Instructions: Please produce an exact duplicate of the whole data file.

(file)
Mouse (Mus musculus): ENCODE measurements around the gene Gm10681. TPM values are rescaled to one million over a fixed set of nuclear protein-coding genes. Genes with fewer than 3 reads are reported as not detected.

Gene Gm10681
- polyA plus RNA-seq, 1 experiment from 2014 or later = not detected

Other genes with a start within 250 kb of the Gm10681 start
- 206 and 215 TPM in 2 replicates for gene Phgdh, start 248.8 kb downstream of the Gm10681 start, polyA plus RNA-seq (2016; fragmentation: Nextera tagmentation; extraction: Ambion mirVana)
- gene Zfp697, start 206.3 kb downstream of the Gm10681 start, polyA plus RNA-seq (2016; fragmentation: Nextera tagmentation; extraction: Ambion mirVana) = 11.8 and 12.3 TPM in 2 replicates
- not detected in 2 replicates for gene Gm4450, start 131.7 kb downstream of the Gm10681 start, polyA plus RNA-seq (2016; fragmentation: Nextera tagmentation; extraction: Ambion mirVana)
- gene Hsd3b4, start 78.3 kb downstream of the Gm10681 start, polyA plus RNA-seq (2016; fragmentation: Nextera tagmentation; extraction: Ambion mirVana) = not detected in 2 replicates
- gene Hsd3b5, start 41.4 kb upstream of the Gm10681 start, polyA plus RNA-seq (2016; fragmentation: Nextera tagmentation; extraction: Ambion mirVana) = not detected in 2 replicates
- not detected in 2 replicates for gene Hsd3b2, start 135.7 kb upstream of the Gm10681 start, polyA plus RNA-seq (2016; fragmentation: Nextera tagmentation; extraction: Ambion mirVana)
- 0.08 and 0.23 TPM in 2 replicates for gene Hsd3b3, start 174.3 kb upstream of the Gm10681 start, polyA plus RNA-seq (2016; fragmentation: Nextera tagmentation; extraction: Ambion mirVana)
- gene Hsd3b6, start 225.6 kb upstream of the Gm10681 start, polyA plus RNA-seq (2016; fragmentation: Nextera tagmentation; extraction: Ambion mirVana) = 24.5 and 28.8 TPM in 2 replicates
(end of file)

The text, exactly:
Mouse (Mus musculus): ENCODE measurements around the gene Gm10681. TPM values are rescaled to one million over a fixed set of nuclear protein-coding genes. Genes with fewer than 3 reads are reported as not detected.

Gene Gm10681
- polyA plus RNA-seq, 1 experiment from 2014 or later = not detected

Other genes with a start within 250 kb of the Gm10681 start
- 206 and 215 TPM in 2 replicates for gene Phgdh, start 248.8 kb downstream of the Gm10681 start, polyA plus RNA-seq (2016; fragmentation: Nextera tagmentation; extraction: Ambion mirVana)
- gene Zfp697, start 206.3 kb downstream of the Gm10681 start, polyA plus RNA-seq (2016; fragmentation: Nextera tagmentation; extraction: Ambion mirVana) = 11.8 and 12.3 TPM in 2 replicates
- not detected in 2 replicates for gene Gm4450, start 131.7 kb downstream of the Gm10681 start, polyA plus RNA-seq (2016; fragmentation: Nextera tagmentation; extraction: Ambion mirVana)
- gene Hsd3b4, start 78.3 kb downstream of the Gm10681 start, polyA plus RNA-seq (2016; fragmentation: Nextera tagmentation; extraction: Ambion mirVana) = not detected in 2 replicates
- gene Hsd3b5, start 41.4 kb upstream of the Gm10681 start, polyA plus RNA-seq (2016; fragmentation: Nextera tagmentation; extraction: Ambion mirVana) = not detected in 2 replicates
- not detected in 2 replicates for gene Hsd3b2, start 135.7 kb upstream of the Gm10681 start, polyA plus RNA-seq (2016; fragmentation: Nextera tagmentation; extraction: Ambion mirVana)
- 0.08 and 0.23 TPM in 2 replicates for gene Hsd3b3, start 174.3 kb upstream of the Gm10681 start, polyA plus RNA-seq (2016; fragmentation: Nextera tagmentation; extraction: Ambion mirVana)
- gene Hsd3b6, start 225.6 kb upstream of the Gm10681 start, polyA plus RNA-seq (2016; fragmentation: Nextera tagmentation; extraction: Ambion mirVana) = 24.5 and 28.8 TPM in 2 replicates